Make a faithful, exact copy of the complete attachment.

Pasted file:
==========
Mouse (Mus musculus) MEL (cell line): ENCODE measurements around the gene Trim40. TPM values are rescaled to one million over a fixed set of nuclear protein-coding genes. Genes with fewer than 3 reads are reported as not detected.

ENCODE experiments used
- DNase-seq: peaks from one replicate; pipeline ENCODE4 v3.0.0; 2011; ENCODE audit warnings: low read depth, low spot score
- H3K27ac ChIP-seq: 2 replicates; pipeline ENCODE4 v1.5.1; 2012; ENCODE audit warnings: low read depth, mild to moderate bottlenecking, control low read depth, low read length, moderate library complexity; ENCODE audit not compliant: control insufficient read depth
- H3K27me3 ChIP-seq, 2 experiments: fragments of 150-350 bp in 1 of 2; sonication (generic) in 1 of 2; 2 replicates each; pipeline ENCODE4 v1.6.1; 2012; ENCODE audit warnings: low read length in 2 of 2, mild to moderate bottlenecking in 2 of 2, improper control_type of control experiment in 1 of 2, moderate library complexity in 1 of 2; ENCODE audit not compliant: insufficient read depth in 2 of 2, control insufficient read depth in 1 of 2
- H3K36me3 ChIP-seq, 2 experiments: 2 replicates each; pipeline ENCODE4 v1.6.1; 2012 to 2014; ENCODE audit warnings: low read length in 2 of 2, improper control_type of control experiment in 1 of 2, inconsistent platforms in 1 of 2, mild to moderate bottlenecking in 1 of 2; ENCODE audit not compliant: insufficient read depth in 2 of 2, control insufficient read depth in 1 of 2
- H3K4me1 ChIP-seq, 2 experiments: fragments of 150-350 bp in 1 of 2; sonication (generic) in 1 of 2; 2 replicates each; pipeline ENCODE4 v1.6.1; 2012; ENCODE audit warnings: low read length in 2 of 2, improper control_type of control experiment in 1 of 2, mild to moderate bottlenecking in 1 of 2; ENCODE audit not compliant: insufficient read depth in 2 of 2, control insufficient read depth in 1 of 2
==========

Mouse (Mus musculus) MEL (cell line): ENCODE measurements around the gene Trim40. TPM values are rescaled to one million over a fixed set of nuclear protein-coding genes. Genes with fewer than 3 reads are reported as not detected.

ENCODE experiments used
- DNase-seq: peaks from one replicate; pipeline ENCODE4 v3.0.0; 2011; ENCODE audit warnings: low read depth, low spot score
- H3K27ac ChIP-seq: 2 replicates; pipeline ENCODE4 v1.5.1; 2012; ENCODE audit warnings: low read depth, mild to moderate bottlenecking, control low read depth, low read length, moderate library complexity; ENCODE audit not compliant: control insufficient read depth
- H3K27me3 ChIP-seq, 2 experiments: fragments of 150-350 bp in 1 of 2; sonication (generic) in 1 of 2; 2 replicates each; pipeline ENCODE4 v1.6.1; 2012; ENCODE audit warnings: low read length in 2 of 2, mild to moderate bottlenecking in 2 of 2, improper control_type of control experiment in 1 of 2, moderate library complexity in 1 of 2; ENCODE audit not compliant: insufficient read depth in 2 of 2, control insufficient read depth in 1 of 2
- H3K36me3 ChIP-seq, 2 experiments: 2 replicates each; pipeline ENCODE4 v1.6.1; 2012 to 2014; ENCODE audit warnings: low read length in 2 of 2, improper control_type of control experiment in 1 of 2, inconsistent platforms in 1 of 2, mild to moderate bottlenecking in 1 of 2; ENCODE audit not compliant: insufficient read depth in 2 of 2, control insufficient read depth in 1 of 2
- H3K4me1 ChIP-seq, 2 experiments: fragments of 150-350 bp in 1 of 2; sonication (generic) in 1 of 2; 2 replicates each; pipeline ENCODE4 v1.6.1; 2012; ENCODE audit warnings: low read length in 2 of 2, improper control_type of control experiment in 1 of 2, mild to moderate bottlenecking in 1 of 2; ENCODE audit not compliant: insufficient read depth in 2 of 2, control insufficient read depth in 1 of 2